Rebecca Van Noord
When God’s promises are lavished on Abram in Genesis, we can’t help but feel a bit surprised. It seems undeserved—mainly because we know nothing about Abram. We haven’t had a chance to weigh his wisdom or foolishness, something Ecclesiastes endorses. Yet God promises to make Abram’s children as numerous as the stars in the sky (a blessing in the ancient Near East). “I will make your name great,” He says. “I will make you a great nation.” He also promises protection: “I am your shield.” Even after the fact, God doesn’t disclose why He wants to bless and protect Abram.
The greater context of the Genesis narrative shows that God’s blessing is certainly not just about Abram. Just before God promises to give Abram a great name, a nation, and land in Gen 12, He had scattered the nations over all the earth. At the Tower of Babel, God dispersed those who were grasping for a relationship with Him on their own terms.
But God doesn’t leave humanity this way. He presents Abram with a promise and a gift—a plan of salvation for humanity. God re-establishes relationship on His terms.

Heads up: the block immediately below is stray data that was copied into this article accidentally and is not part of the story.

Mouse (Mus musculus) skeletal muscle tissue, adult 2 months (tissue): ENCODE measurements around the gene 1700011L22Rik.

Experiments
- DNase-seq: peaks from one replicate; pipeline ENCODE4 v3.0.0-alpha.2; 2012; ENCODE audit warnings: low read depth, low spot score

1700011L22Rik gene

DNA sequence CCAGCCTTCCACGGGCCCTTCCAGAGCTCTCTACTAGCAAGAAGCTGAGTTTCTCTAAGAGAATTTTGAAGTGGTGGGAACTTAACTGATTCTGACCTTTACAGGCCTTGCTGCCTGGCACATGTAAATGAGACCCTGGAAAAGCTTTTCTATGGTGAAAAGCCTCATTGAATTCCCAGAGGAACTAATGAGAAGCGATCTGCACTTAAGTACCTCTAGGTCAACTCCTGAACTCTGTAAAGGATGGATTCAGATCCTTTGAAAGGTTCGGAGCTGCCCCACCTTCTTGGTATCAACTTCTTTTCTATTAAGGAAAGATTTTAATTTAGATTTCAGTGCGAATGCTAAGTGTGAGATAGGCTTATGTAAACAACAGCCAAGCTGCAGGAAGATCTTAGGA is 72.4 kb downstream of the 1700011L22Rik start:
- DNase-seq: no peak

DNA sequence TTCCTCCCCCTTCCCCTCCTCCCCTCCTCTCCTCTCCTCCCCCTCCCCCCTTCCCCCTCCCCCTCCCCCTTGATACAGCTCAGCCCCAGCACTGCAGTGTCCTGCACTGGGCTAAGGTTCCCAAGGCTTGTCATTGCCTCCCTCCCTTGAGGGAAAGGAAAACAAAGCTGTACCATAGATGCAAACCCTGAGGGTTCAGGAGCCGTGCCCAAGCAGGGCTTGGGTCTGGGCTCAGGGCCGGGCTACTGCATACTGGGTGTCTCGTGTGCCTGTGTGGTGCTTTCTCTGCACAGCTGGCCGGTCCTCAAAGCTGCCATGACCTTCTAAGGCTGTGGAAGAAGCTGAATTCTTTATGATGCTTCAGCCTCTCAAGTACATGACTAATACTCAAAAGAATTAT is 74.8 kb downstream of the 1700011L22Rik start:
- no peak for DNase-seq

What about Abram, then? His faith is renowned throughout Scripture (Gal 3:6; Rom 4:9; Heb 11:8–12), but it’s not because he did anything particularly noteworthy—at times he even deceives others (e.g., Gen 12:10–20). It’s because of his response to God’s particularly noteworthy promises: “He believed the LORD, and he counted to him as righteousness” (Gen 15:6). He responded to God’s promises with faith, and God counted it as righteousness.
In Christ, we have an even greater promise and a greater hope. God has lavished promise and deliverance on us. We can only stand in complete awe of His goodness, and respond with trust.
Do you rest too much in your own work or failings? In what ways can you shift the emphasis to Christ’s work?
Barry, J. D., & Kruyswijk, R. (2012). Connect the Testaments: A One-Year Daily Devotional with Bible Reading Plan. Bellingham, WA: Lexham Press.